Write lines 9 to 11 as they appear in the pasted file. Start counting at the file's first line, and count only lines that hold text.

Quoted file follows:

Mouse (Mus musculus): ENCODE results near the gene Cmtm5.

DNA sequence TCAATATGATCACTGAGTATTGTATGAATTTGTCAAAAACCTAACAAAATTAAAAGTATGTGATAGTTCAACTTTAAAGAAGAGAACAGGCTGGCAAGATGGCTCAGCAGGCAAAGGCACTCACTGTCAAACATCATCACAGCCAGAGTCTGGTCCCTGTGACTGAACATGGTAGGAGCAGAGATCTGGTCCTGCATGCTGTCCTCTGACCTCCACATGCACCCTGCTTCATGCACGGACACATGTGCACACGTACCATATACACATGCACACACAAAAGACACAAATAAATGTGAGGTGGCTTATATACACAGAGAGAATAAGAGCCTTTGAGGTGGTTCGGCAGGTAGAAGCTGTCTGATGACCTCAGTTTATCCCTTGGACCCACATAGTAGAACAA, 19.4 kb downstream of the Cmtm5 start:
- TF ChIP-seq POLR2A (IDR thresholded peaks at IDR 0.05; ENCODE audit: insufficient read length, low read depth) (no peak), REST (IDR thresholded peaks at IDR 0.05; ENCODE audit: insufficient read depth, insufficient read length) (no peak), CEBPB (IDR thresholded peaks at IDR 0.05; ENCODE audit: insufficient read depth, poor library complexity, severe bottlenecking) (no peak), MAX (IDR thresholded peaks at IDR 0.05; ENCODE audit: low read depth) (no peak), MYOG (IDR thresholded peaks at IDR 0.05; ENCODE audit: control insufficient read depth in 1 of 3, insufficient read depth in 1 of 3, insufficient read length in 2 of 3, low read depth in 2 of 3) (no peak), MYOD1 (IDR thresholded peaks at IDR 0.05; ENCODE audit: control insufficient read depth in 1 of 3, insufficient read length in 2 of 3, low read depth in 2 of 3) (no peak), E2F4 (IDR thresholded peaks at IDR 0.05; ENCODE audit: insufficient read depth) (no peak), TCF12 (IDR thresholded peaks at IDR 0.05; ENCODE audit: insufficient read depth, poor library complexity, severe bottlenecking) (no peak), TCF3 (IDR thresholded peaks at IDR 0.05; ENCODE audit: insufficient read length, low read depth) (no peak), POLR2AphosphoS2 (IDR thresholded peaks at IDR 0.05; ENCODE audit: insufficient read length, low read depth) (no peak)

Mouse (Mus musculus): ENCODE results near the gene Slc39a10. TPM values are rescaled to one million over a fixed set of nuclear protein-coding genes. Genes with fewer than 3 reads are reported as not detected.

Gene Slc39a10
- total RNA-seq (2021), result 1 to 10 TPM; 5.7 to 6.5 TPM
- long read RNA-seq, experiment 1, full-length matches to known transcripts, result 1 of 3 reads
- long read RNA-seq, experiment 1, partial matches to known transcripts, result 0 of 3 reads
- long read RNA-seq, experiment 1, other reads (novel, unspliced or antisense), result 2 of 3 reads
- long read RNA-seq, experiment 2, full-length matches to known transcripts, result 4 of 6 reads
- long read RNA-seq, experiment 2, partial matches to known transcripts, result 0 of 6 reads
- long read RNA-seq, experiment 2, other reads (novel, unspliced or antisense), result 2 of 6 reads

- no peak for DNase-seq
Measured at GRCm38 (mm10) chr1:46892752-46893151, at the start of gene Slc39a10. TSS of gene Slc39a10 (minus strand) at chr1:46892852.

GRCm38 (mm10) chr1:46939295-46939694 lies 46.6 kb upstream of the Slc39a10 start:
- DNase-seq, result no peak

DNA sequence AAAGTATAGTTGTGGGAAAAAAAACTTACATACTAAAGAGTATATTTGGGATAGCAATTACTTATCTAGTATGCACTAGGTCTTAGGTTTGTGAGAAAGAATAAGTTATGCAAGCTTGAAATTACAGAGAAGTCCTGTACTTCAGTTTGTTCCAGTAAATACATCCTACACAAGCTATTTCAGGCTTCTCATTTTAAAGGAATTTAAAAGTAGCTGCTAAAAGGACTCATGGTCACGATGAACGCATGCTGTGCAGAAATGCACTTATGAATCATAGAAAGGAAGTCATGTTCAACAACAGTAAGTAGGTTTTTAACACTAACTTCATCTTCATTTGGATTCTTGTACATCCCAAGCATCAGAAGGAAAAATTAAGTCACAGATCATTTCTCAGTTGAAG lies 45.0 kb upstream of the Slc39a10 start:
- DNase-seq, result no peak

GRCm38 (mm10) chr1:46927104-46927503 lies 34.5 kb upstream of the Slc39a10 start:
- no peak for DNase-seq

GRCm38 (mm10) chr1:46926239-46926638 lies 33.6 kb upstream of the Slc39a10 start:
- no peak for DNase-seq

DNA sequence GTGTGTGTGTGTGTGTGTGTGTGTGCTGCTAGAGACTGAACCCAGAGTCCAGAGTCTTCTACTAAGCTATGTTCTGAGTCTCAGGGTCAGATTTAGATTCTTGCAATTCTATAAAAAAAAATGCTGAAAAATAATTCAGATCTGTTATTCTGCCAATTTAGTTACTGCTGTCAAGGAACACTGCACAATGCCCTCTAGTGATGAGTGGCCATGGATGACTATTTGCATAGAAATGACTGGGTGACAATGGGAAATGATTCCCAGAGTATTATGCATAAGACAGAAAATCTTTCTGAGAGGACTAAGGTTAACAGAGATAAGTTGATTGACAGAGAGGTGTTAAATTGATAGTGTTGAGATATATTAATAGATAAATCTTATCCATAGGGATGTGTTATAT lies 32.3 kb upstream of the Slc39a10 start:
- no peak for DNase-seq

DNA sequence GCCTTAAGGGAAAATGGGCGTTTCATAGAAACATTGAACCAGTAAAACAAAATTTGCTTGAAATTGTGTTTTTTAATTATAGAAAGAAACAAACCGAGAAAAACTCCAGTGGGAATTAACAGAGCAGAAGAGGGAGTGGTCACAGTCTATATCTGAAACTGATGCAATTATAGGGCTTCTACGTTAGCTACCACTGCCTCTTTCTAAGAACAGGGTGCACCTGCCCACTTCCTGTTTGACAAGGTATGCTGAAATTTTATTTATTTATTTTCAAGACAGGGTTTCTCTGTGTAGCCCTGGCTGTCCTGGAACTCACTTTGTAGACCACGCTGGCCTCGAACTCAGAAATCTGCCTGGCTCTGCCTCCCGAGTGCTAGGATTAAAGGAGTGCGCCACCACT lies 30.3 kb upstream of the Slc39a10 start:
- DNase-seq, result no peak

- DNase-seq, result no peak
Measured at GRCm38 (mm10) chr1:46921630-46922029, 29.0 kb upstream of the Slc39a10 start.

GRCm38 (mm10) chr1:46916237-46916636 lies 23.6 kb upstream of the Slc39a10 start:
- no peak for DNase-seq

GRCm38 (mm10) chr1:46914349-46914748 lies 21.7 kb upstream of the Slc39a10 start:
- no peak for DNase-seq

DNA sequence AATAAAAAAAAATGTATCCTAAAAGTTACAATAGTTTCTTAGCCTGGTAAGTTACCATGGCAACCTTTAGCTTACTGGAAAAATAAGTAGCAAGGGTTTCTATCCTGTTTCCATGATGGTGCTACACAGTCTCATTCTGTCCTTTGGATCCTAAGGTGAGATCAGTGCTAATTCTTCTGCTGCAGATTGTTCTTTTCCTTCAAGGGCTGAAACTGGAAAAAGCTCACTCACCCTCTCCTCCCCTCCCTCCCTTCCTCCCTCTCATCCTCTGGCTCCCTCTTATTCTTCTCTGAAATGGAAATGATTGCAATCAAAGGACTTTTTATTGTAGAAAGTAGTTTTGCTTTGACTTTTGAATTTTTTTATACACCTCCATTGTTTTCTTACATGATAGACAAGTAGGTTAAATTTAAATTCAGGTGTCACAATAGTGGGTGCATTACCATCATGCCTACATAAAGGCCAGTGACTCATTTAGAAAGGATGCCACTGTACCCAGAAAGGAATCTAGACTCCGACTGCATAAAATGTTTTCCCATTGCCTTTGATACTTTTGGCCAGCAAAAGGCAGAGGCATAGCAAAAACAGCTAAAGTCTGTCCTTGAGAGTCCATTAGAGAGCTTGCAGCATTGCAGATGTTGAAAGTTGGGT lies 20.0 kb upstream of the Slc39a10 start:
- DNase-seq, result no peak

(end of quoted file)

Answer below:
- long read RNA-seq, experiment 1, other reads (novel, unspliced or antisense), result 2 of 3 reads
- long read RNA-seq, experiment 2, full-length matches to known transcripts, result 4 of 6 reads
- long read RNA-seq, experiment 2, partial matches to known transcripts, result 0 of 6 reads